56 Pages Posted: 20 Aug 2006 Last revised: 15 Nov 2011
Date Written: July 21, 2008
The American Jobs Creation Act of 2004 (the Act) creates a temporary tax holiday that effectively reduces the U.S. tax rate on repatriations from foreign subsidiaries from 35 percent to 5.25 percent. Firms receive the reduced tax rate by electing to take an 85 percent dividends received deduction on repatriations in 2004 or 2005. This paper investigates the characteristics of firms that repatriate under the Act and how they use the repatriated funds. We find that firms that repatriate under the Act have lower investment opportunities and higher free cash flows than non-repatriating firms. Further, we find that repatriating firms increase share repurchases during 2005 by $55.80 to $60.85 billion more than non-repatriating firms. This increase represents 19.14 to 20.87 percent of the $291.6 billion repatriated under the Act. This paper provides useful information to policy makers about the effect of a temporary tax holiday on firms' investment behavior.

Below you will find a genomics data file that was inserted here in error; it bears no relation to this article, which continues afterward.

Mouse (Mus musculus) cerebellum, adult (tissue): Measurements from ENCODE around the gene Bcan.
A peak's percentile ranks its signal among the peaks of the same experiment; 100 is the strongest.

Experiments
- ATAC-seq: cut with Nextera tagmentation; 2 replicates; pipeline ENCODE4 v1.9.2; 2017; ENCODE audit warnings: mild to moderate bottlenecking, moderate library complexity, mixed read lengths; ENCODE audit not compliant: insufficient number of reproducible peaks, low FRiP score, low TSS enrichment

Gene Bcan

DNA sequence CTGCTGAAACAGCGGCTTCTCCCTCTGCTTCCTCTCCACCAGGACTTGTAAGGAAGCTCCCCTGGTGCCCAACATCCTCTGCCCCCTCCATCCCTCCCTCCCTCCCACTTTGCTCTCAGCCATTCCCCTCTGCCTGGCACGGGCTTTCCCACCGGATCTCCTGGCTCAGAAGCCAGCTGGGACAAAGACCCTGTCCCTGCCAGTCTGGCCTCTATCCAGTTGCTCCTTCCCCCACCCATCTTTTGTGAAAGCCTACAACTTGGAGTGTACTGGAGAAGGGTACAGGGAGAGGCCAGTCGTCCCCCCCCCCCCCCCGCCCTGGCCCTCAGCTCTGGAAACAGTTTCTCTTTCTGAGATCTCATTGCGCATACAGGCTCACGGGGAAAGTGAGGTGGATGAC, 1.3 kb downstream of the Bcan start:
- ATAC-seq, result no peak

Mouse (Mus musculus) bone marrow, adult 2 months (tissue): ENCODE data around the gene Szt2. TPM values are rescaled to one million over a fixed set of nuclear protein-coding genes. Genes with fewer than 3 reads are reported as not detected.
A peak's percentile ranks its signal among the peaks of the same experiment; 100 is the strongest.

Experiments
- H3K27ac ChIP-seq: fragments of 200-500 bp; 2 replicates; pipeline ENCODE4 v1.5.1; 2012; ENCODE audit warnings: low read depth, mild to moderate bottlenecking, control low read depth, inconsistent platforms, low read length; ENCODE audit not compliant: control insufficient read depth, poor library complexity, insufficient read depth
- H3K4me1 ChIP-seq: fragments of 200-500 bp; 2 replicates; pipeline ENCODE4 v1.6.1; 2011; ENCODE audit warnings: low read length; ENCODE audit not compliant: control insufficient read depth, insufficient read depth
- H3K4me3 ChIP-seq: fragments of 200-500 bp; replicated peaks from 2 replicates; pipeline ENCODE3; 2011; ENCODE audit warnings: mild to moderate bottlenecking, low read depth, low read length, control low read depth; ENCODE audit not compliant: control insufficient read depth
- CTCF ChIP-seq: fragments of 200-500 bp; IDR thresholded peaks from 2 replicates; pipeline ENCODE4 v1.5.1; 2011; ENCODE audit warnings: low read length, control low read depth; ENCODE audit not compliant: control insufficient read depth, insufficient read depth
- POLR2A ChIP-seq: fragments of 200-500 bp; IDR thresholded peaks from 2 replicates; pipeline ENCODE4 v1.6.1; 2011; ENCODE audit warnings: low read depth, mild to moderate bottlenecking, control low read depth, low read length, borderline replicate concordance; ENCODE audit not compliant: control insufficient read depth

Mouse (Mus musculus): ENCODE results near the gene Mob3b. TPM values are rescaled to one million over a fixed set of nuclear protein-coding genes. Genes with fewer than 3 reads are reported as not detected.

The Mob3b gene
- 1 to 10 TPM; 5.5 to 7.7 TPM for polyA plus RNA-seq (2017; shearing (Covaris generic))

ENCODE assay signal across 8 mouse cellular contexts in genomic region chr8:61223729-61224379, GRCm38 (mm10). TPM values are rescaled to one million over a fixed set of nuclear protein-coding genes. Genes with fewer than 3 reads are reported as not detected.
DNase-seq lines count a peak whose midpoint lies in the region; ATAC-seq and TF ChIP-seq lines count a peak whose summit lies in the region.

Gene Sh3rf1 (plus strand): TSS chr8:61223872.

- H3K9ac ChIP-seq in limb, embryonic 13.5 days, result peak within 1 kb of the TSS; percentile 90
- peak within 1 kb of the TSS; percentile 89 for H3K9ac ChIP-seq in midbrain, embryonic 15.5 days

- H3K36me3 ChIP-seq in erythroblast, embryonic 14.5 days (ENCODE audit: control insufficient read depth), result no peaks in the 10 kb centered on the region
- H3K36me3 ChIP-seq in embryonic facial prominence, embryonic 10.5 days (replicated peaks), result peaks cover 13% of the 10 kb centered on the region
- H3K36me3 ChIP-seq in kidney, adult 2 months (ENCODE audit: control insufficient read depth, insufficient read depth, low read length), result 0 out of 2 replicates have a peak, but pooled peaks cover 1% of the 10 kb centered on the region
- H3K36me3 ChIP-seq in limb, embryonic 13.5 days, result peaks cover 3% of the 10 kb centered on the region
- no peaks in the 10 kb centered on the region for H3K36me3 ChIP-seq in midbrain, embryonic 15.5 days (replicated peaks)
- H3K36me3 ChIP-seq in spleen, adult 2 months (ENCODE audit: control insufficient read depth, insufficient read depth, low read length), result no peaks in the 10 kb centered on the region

Keywords: Multinational Firms, Foreign direct investment, Corporate Taxation, Payout policy, Repurchases
JEL Classification: F23, G35, H20, H25
Suggested Citation: Suggested Citation
Blouin, Jennifer L. and Krull, Linda K., Bringing it Home: A Study of the Incentives Surrounding the Repatriation of Foreign Earnings Under the American Jobs Creation Act of 2004 (July 21, 2008). Available at SSRN: https://ssrn.com/abstract=925348 or http://dx.doi.org/10.2139/ssrn.925348
By Thomas Bates